In today’s market, businesses cannot afford to lag when it comes to customer service. Customer trust is easily broken, and one mistake might send your client straight to your competitors.
It’s for this reason that large companies place so much emphasis on the customer satisfaction index and assessing client loyalty. If your business isn’t doing the same, you might be in for some nasty surprises.
The next question is how to measure this metric. In this article, we’ll focus on different ways to calculate the customer satisfaction score, with a particular focus on frontline service personnel. We’ll answer the question, “How does the service desk measure customer satisfaction?”
How Does the Service Desk Measure Customer Satisfaction?
According to PWC, 73% of consumers rate experience as more important than price or product quality. Customer satisfaction is a more subjective than quantitative metric. This information may lead you to wonder, “How do you measure a feeling?”
There are several good answers to that question. Before we go through them, however, we must understand why this metric is so crucial.
Why Customer Satisfaction is a Top Priority
Measuring customer satisfaction is a top priority for many businesses. It’s easy to understand why. According to industry analyst Esteban Kolsky, 72% of satisfied customers tell six or more people about their experience. That’s the type of advertising that’s hard to beat.
Conversely, a poor experience prompts 13% of people to tell fifteen or more people. With such numbers, it’s clear why customer satisfaction is essential.
The Customer Satisfaction Score and Other Tools
To get an accurate read, you should use a selection of tools.
- Customer Satisfaction Score: This is a popular measurement where companies ask clients if they’re happy with the product or service.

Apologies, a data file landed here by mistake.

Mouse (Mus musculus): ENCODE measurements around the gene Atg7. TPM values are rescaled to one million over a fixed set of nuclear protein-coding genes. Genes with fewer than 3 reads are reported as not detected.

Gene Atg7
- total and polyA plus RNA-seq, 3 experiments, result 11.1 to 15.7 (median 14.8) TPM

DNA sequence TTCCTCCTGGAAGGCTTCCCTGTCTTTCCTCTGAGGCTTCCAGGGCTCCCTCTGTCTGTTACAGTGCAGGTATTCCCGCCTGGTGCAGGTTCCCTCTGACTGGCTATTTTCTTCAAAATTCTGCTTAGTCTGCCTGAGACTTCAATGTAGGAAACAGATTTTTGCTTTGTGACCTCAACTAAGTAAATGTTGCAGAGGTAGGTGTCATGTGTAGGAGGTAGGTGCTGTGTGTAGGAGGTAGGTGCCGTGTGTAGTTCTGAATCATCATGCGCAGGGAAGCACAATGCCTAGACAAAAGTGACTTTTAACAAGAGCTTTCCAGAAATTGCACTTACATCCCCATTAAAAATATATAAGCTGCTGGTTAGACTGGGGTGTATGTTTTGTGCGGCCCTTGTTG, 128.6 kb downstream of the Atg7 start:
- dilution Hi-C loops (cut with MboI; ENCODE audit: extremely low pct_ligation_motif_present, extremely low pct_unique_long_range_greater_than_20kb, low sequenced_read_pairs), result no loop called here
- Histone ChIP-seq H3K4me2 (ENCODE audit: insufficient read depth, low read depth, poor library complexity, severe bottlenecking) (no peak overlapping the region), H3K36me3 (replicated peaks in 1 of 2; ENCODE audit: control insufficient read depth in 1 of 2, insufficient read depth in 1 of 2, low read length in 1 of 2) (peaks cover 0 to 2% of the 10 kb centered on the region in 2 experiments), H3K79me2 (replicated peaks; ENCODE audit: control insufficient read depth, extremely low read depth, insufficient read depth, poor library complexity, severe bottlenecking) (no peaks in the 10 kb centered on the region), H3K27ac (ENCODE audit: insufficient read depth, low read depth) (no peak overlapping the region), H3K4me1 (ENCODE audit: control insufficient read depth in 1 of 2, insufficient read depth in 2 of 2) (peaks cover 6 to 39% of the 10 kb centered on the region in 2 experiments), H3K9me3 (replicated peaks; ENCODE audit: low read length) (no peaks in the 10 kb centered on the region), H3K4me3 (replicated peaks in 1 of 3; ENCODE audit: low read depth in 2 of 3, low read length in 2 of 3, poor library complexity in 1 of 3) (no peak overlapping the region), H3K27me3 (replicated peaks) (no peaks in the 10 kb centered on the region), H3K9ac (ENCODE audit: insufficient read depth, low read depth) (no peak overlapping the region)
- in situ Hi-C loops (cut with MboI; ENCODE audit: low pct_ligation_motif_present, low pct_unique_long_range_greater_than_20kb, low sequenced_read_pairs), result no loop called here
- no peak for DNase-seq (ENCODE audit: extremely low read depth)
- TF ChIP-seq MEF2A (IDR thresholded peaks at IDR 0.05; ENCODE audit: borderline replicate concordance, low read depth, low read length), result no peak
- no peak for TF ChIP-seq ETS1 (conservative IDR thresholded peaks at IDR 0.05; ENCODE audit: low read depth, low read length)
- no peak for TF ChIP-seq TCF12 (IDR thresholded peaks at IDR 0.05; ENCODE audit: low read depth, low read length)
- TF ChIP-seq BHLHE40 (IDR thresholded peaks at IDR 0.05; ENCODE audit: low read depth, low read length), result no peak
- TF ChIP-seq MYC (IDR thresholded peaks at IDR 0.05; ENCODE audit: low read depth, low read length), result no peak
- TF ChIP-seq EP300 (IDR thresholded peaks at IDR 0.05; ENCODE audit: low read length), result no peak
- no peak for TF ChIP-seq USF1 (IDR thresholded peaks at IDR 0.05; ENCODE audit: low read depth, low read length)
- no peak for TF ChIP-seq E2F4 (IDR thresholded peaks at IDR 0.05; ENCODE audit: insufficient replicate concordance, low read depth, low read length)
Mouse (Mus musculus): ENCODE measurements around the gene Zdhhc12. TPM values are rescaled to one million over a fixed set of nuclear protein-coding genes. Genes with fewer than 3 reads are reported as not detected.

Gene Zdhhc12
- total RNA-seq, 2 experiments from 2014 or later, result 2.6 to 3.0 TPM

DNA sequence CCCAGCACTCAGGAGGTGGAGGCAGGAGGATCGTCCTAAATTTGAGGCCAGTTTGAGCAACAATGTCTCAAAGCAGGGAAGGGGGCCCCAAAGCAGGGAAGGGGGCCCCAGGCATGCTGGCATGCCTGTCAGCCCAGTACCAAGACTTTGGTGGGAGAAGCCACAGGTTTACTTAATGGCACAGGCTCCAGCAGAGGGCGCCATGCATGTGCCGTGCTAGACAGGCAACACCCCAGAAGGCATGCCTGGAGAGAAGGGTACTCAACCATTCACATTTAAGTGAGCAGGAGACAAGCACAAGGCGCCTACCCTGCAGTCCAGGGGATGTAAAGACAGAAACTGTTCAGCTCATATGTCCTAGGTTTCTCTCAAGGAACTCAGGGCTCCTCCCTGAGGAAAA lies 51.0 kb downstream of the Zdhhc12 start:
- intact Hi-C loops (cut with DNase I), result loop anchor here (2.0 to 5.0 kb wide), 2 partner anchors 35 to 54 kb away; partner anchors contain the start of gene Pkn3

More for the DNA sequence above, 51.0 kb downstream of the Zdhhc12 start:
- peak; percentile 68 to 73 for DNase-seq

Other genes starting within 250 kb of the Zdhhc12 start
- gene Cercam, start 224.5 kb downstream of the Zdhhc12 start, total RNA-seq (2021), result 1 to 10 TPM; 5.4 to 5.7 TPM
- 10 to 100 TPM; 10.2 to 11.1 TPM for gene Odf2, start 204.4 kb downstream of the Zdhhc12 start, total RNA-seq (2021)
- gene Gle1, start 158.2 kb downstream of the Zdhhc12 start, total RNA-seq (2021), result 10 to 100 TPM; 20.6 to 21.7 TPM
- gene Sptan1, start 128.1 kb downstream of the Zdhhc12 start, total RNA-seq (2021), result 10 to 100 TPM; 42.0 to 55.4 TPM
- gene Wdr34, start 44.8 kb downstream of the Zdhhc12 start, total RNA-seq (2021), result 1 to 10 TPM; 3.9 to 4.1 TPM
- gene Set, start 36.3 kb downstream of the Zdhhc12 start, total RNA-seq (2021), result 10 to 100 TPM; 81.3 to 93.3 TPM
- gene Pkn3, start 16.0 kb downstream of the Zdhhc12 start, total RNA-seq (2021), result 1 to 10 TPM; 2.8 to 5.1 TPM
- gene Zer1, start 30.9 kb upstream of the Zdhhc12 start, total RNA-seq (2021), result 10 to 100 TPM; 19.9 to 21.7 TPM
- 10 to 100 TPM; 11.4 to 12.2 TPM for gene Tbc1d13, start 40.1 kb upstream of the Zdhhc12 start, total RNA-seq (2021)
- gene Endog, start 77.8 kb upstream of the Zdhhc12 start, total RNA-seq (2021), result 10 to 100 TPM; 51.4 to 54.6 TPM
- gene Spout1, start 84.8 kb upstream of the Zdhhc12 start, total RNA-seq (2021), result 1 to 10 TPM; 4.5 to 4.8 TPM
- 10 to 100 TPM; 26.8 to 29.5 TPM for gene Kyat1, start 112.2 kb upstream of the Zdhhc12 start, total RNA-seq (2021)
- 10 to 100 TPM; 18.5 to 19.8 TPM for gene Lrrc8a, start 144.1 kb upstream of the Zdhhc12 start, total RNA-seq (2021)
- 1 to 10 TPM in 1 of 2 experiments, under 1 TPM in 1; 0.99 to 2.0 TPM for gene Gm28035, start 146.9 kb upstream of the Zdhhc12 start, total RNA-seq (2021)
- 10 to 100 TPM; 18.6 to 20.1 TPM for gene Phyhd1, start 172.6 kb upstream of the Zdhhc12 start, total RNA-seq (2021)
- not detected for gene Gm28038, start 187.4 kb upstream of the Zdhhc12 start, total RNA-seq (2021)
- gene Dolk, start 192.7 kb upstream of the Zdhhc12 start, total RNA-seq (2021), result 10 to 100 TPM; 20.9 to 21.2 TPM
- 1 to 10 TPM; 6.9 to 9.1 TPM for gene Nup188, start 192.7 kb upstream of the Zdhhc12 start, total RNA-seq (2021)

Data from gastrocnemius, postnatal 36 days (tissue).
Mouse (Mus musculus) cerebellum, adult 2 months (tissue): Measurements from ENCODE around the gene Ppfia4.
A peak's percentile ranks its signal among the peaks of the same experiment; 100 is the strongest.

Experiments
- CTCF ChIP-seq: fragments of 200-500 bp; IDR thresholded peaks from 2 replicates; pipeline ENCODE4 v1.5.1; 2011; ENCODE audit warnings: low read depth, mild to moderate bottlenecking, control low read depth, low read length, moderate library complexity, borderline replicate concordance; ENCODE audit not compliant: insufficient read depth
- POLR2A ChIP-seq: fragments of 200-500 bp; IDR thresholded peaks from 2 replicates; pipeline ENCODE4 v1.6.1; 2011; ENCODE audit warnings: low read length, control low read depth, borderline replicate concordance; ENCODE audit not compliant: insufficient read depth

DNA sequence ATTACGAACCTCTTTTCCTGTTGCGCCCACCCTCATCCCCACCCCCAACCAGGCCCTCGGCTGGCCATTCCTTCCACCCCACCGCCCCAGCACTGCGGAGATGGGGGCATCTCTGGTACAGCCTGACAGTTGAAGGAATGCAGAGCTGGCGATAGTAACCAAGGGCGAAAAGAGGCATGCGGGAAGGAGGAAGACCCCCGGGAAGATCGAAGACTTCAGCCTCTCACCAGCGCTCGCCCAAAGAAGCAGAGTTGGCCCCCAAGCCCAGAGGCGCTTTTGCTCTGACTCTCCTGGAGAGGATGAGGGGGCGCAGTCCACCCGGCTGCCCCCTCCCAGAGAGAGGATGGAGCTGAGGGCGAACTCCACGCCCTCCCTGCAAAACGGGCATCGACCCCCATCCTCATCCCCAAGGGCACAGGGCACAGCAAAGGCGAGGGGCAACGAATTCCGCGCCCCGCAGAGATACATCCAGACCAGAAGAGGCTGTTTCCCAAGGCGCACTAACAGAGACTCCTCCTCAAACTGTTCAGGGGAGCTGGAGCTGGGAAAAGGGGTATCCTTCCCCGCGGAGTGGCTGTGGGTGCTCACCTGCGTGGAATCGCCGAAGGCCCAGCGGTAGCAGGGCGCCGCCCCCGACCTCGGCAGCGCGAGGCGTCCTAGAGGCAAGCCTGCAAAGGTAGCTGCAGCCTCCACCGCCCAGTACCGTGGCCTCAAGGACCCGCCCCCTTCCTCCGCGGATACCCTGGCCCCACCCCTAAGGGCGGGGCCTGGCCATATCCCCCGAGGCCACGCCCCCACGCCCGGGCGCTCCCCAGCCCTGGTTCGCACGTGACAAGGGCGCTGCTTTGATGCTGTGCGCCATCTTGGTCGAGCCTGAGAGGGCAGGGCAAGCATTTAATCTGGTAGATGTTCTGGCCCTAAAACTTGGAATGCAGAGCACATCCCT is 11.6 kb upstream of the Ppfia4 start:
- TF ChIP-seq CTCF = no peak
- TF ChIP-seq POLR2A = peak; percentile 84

- Net Promoter Score: A simple way to measure this is to ask clients how likely they are to promote your business. Detractors fall on the lower end of the scale, and promoters fall on the higher end. Subtract the number of detractors from promoters to find your NPS.
- Churn Rate: The churn rate measures the number of clients that stop using your product or services. This measurement is useful because not all clients will complete a survey.
- SMS: These are quick surveys sent after a customer interaction. Their effectiveness is debatable because many clients see them as an annoyance.
- Customer Effort Score: A large part of client satisfaction centers on perceived effort. The CES gauges how easy the client felt it was to solve their problem.
- Surveys and Polls: Service centers may send surveys via email or leave polls on their social media sites.
These methods are highly useful tools that businesses use to assess the client’s experience. The leading service company, SupportYourApp, advises taking things a step further. According to the company’s service specialists, clients are becoming resistant to completing surveys.
Research by Forrester supports this view. Forrester suggests that “Survey Overload” is becoming significant and will reach critical levels by the end of this year.
Changing How We Measure Customer Satisfaction Is Important
Does that mean that companies should stop conducting surveys? Not at all. Firms must, however, look for innovative ways to gather the data that they require.
Some companies overcome survey overload by rewarding clients for answering questions. Others look to other forms of data gathering such as.
- Reviews and mentions on social media.
- Live chat transcripts.
Increased satisfaction means better exposure for the company and increased customer loyalty. It’s worthwhile to put in some effort into gathering data. A combination of traditional methods and passive data collection could help companies prevent survey overload while still getting the vital information they need.